Federal judge blocks Sessions from denying public safety grants to ‘sanctuary cities’

Chase Karacostas

U.S. District Judge Harry D. Leinenweber issued a nationwide order on Friday afternoon to block Attorney General Jeff Sessions from denying law enforcement grants to so-called “sanctuary cities.”

Leinenweber, a judge for the Northern District of Illinois, said Sessions had likely exceeded his authority by imposing restrictions on the Edward Byrne Memorial Justice Assistance Grant Program. Sessions required local law enforcement to cooperate with federal immigrations authorities, detain possibly unauthorized immigrants in jail for an extra 48 hours and allow immigration agents into jails to apprehend detainees.

Chicago filed a complaint against Sessions on Aug. 7 to have the restrictions overturned, and Leinenweber released both an opinion and an order against them, preventing Sessions from implementing the restrictions in any other cities.

“These new conditions … fly in the face of longstanding city policy that promotes cooperation between local law enforcement and immigrant communities, ensures access to essential city services for all residents, and makes all Chicagoans safer,” Chicago said in its complaint to the court.

In a memorandum and order, Leinenweber said he was granting the nationwide block against the restrictions because there was “no reason” to think these issues wouldn’t apply to other cities. Leinenweber also said under Sessions’ conditions, cities are forced to make an impossible choice: ruin the trust held with their immigrant communities or risk losing funding that keeps their streets safe.

“Once such trust is lost, it cannot be repaired through an award of money damages, making it the type of harm that is especially hard to ‘rectif(y) by (a) final judgment,’” Leinenweber said.

The grant in question, commonly known as the Byrne JAG Grant, is used to provide extra funding for personnel, equipment and training for local law enforcement. As a formula grant, each state’s allocation of funding is decided based on population and reported amount of violent crimes.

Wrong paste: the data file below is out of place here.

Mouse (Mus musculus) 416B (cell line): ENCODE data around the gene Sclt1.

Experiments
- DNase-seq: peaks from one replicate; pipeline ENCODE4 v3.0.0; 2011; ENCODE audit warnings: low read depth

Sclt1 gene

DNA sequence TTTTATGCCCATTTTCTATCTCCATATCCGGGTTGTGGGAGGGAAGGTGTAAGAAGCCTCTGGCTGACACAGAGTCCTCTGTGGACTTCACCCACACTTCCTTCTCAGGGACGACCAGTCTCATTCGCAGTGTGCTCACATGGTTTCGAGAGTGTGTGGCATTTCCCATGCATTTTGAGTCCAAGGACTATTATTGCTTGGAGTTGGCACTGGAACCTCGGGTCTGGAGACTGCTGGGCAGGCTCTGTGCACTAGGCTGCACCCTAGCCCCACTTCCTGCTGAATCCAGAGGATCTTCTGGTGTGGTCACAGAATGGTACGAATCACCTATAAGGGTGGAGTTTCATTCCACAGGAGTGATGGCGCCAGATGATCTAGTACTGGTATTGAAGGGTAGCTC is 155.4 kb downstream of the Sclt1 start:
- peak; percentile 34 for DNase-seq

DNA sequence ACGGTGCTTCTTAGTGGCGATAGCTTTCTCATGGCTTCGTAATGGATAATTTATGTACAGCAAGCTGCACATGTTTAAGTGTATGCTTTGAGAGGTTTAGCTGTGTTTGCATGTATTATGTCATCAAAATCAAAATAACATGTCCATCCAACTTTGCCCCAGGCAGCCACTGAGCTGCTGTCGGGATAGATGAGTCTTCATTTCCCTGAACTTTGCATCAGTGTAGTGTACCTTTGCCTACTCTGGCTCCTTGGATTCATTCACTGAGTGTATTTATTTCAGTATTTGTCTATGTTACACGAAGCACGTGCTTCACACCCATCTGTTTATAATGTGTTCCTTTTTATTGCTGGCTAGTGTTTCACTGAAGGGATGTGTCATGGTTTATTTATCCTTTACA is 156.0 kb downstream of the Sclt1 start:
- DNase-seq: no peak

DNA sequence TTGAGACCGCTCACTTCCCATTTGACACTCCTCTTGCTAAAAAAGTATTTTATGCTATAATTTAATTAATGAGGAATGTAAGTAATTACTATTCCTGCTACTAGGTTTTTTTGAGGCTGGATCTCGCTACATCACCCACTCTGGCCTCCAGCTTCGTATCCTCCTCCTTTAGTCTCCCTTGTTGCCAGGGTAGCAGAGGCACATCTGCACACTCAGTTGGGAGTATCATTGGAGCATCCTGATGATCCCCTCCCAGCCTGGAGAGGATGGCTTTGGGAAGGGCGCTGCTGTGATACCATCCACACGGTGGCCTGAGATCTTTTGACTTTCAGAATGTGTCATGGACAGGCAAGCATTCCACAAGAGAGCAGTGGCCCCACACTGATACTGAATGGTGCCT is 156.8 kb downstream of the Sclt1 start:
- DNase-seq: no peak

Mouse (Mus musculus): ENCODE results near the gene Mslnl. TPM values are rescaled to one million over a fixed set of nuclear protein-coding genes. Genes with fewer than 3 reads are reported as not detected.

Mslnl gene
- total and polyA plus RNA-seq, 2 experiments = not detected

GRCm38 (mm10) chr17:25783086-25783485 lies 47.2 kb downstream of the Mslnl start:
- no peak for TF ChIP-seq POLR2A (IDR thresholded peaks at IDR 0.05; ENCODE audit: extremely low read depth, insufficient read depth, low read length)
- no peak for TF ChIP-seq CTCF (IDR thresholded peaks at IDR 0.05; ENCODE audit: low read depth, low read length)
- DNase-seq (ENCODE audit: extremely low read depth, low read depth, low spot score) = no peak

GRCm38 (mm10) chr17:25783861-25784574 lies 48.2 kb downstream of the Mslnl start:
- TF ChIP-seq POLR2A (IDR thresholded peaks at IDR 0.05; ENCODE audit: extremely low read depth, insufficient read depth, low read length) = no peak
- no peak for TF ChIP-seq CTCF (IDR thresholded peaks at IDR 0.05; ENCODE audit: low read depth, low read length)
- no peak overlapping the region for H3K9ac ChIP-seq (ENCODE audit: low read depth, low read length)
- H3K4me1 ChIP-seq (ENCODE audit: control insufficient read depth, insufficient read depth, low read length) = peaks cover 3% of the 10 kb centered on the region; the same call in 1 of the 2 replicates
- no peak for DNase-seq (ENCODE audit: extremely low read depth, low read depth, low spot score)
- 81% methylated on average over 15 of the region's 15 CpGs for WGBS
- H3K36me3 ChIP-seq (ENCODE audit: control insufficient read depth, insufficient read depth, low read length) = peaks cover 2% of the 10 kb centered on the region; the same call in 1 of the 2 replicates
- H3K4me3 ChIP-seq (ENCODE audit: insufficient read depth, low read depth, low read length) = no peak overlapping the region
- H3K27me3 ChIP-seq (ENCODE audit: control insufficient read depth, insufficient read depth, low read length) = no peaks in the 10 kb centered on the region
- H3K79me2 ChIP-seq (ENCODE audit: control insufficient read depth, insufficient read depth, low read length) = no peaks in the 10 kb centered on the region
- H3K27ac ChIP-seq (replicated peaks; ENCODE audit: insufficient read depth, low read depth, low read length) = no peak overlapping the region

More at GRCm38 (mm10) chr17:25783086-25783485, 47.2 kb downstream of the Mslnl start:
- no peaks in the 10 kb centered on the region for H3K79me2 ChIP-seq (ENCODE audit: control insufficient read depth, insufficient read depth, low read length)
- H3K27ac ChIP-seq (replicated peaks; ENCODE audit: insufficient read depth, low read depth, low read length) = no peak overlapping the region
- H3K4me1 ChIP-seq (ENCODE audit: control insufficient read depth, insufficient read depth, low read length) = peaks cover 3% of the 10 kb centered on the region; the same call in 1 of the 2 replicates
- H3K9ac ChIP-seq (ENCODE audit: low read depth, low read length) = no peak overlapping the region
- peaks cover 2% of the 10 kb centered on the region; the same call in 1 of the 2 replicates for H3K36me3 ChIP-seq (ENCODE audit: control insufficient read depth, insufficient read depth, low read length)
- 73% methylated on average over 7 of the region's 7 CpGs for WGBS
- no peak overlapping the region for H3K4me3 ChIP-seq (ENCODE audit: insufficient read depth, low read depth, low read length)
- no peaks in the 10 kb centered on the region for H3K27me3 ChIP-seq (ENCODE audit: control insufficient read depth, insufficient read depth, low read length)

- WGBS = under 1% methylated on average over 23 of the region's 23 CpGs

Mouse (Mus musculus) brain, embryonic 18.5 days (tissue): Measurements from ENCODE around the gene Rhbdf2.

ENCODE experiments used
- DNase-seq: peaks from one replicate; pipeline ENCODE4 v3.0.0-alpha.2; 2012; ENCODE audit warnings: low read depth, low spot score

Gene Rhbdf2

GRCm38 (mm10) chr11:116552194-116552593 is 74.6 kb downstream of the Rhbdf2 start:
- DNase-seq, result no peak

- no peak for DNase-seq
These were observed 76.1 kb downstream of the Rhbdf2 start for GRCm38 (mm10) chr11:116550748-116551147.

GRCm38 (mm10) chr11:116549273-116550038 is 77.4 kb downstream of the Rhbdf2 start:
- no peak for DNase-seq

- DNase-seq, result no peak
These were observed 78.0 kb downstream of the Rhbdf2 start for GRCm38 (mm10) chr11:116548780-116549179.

The Trump administration originally announced the sweeping grant restrictions in July shortly after Senate Bill 4, also known as the “sanctuary cities” bill, finished battling its way through the Texas Legislature.

Undocumented student Samuel Cervantes said for those in the undocumented community, it was like being attacked from every level of government. Cervantes is also a member of University Leadership Initiative, a group that advocates for the undocumented community.

“The federal government is trying to take this abrasive (approach to law enforcement),” said Cervantes, a government and communication studies senior. “It’s just not very smart to cut funding that affects citizens and non-citizens just to get a point across. It’s very egotistical.”

ULI member Vanessa Rodriguez, a government sophomore, agreed that the federal government was overstepping its bounds in attempting to place these requirements to receive public safety grants. Cities, she said, are closer to their constituents and can better ascertain how to handle public safety than a distant national entity.

“The (preliminary injunction) was just,” Rodriguez said. “The purpose of law enforcement is to protect people, and no money is taken specifically to say, ‘Hey, let me help you, undocumented person.’ It’s only funding for the (entire) city. It’s been going on for years before it became such a conflicting argument to think about.”